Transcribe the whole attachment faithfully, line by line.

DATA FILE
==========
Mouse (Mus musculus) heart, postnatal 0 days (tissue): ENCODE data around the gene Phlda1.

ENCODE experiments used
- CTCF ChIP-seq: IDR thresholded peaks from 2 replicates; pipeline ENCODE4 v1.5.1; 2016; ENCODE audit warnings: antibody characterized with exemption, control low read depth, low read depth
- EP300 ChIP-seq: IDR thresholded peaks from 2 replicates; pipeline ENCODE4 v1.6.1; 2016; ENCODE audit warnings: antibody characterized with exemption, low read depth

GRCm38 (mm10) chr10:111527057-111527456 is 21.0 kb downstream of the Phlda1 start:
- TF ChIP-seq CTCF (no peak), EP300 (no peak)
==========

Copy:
Mouse (Mus musculus) heart, postnatal 0 days (tissue): ENCODE data around the gene Phlda1.

ENCODE experiments used
- CTCF ChIP-seq: IDR thresholded peaks from 2 replicates; pipeline ENCODE4 v1.5.1; 2016; ENCODE audit warnings: antibody characterized with exemption, control low read depth, low read depth
- EP300 ChIP-seq: IDR thresholded peaks from 2 replicates; pipeline ENCODE4 v1.6.1; 2016; ENCODE audit warnings: antibody characterized with exemption, low read depth

GRCm38 (mm10) chr10:111527057-111527456 is 21.0 kb downstream of the Phlda1 start:
- TF ChIP-seq CTCF (no peak), EP300 (no peak)